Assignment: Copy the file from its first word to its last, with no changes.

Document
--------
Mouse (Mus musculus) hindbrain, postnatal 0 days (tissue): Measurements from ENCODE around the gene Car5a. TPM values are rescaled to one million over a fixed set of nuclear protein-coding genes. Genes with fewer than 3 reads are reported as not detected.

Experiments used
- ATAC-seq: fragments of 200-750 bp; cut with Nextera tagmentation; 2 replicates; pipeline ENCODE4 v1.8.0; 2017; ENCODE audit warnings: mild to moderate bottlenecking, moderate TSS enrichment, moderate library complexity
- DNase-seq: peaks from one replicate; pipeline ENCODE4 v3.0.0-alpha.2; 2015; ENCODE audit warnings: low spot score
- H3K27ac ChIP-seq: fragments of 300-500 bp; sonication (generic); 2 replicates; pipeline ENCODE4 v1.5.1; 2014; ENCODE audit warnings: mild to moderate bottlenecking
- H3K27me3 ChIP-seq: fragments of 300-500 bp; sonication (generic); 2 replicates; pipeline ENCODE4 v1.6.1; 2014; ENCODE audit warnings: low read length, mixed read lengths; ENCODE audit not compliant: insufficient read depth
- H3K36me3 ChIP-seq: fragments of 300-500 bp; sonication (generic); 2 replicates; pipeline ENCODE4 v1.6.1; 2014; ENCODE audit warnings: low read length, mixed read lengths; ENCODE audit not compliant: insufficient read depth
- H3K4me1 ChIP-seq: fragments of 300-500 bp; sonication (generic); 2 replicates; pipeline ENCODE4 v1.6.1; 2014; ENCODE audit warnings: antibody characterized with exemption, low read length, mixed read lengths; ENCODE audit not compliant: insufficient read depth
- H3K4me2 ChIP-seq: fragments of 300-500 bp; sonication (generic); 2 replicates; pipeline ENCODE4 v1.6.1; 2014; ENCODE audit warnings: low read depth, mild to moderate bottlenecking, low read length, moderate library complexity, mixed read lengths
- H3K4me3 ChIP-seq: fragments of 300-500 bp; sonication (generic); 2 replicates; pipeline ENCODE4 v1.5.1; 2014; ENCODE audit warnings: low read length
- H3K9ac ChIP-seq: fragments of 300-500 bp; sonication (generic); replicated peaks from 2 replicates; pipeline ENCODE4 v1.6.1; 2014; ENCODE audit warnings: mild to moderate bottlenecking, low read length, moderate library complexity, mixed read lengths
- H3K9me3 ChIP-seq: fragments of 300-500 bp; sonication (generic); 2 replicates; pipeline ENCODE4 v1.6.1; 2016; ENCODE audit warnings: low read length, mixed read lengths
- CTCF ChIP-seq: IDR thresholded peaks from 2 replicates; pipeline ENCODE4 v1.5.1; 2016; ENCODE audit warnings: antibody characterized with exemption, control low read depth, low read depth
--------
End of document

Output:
Mouse (Mus musculus) hindbrain, postnatal 0 days (tissue): Measurements from ENCODE around the gene Car5a. TPM values are rescaled to one million over a fixed set of nuclear protein-coding genes. Genes with fewer than 3 reads are reported as not detected.

Experiments used
- ATAC-seq: fragments of 200-750 bp; cut with Nextera tagmentation; 2 replicates; pipeline ENCODE4 v1.8.0; 2017; ENCODE audit warnings: mild to moderate bottlenecking, moderate TSS enrichment, moderate library complexity
- DNase-seq: peaks from one replicate; pipeline ENCODE4 v3.0.0-alpha.2; 2015; ENCODE audit warnings: low spot score
- H3K27ac ChIP-seq: fragments of 300-500 bp; sonication (generic); 2 replicates; pipeline ENCODE4 v1.5.1; 2014; ENCODE audit warnings: mild to moderate bottlenecking
- H3K27me3 ChIP-seq: fragments of 300-500 bp; sonication (generic); 2 replicates; pipeline ENCODE4 v1.6.1; 2014; ENCODE audit warnings: low read length, mixed read lengths; ENCODE audit not compliant: insufficient read depth
- H3K36me3 ChIP-seq: fragments of 300-500 bp; sonication (generic); 2 replicates; pipeline ENCODE4 v1.6.1; 2014; ENCODE audit warnings: low read length, mixed read lengths; ENCODE audit not compliant: insufficient read depth
- H3K4me1 ChIP-seq: fragments of 300-500 bp; sonication (generic); 2 replicates; pipeline ENCODE4 v1.6.1; 2014; ENCODE audit warnings: antibody characterized with exemption, low read length, mixed read lengths; ENCODE audit not compliant: insufficient read depth
- H3K4me2 ChIP-seq: fragments of 300-500 bp; sonication (generic); 2 replicates; pipeline ENCODE4 v1.6.1; 2014; ENCODE audit warnings: low read depth, mild to moderate bottlenecking, low read length, moderate library complexity, mixed read lengths
- H3K4me3 ChIP-seq: fragments of 300-500 bp; sonication (generic); 2 replicates; pipeline ENCODE4 v1.5.1; 2014; ENCODE audit warnings: low read length
- H3K9ac ChIP-seq: fragments of 300-500 bp; sonication (generic); replicated peaks from 2 replicates; pipeline ENCODE4 v1.6.1; 2014; ENCODE audit warnings: mild to moderate bottlenecking, low read length, moderate library complexity, mixed read lengths
- H3K9me3 ChIP-seq: fragments of 300-500 bp; sonication (generic); 2 replicates; pipeline ENCODE4 v1.6.1; 2016; ENCODE audit warnings: low read length, mixed read lengths
- CTCF ChIP-seq: IDR thresholded peaks from 2 replicates; pipeline ENCODE4 v1.5.1; 2016; ENCODE audit warnings: antibody characterized with exemption, control low read depth, low read depth